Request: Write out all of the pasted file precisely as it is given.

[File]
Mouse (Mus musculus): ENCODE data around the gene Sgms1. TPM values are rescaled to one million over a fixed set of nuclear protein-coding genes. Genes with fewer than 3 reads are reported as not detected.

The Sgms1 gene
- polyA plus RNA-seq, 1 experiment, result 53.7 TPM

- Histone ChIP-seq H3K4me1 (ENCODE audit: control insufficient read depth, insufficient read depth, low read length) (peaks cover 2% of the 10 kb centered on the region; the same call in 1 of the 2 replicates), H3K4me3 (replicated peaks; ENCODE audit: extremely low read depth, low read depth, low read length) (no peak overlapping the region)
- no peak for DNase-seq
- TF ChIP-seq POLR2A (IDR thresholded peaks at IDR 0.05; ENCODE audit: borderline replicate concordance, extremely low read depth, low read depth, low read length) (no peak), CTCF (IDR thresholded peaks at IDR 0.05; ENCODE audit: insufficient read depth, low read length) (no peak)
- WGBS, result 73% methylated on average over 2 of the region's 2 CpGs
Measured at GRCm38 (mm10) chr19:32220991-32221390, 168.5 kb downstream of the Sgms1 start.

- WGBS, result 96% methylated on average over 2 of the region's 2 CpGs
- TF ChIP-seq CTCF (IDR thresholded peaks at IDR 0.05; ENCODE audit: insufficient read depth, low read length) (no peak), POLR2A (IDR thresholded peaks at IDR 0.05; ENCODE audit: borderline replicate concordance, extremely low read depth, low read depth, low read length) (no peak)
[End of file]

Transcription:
Mouse (Mus musculus): ENCODE data around the gene Sgms1. TPM values are rescaled to one million over a fixed set of nuclear protein-coding genes. Genes with fewer than 3 reads are reported as not detected.

The Sgms1 gene
- polyA plus RNA-seq, 1 experiment, result 53.7 TPM

- Histone ChIP-seq H3K4me1 (ENCODE audit: control insufficient read depth, insufficient read depth, low read length) (peaks cover 2% of the 10 kb centered on the region; the same call in 1 of the 2 replicates), H3K4me3 (replicated peaks; ENCODE audit: extremely low read depth, low read depth, low read length) (no peak overlapping the region)
- no peak for DNase-seq
- TF ChIP-seq POLR2A (IDR thresholded peaks at IDR 0.05; ENCODE audit: borderline replicate concordance, extremely low read depth, low read depth, low read length) (no peak), CTCF (IDR thresholded peaks at IDR 0.05; ENCODE audit: insufficient read depth, low read length) (no peak)
- WGBS, result 73% methylated on average over 2 of the region's 2 CpGs
Measured at GRCm38 (mm10) chr19:32220991-32221390, 168.5 kb downstream of the Sgms1 start.

- WGBS, result 96% methylated on average over 2 of the region's 2 CpGs
- TF ChIP-seq CTCF (IDR thresholded peaks at IDR 0.05; ENCODE audit: insufficient read depth, low read length) (no peak), POLR2A (IDR thresholded peaks at IDR 0.05; ENCODE audit: borderline replicate concordance, extremely low read depth, low read depth, low read length) (no peak)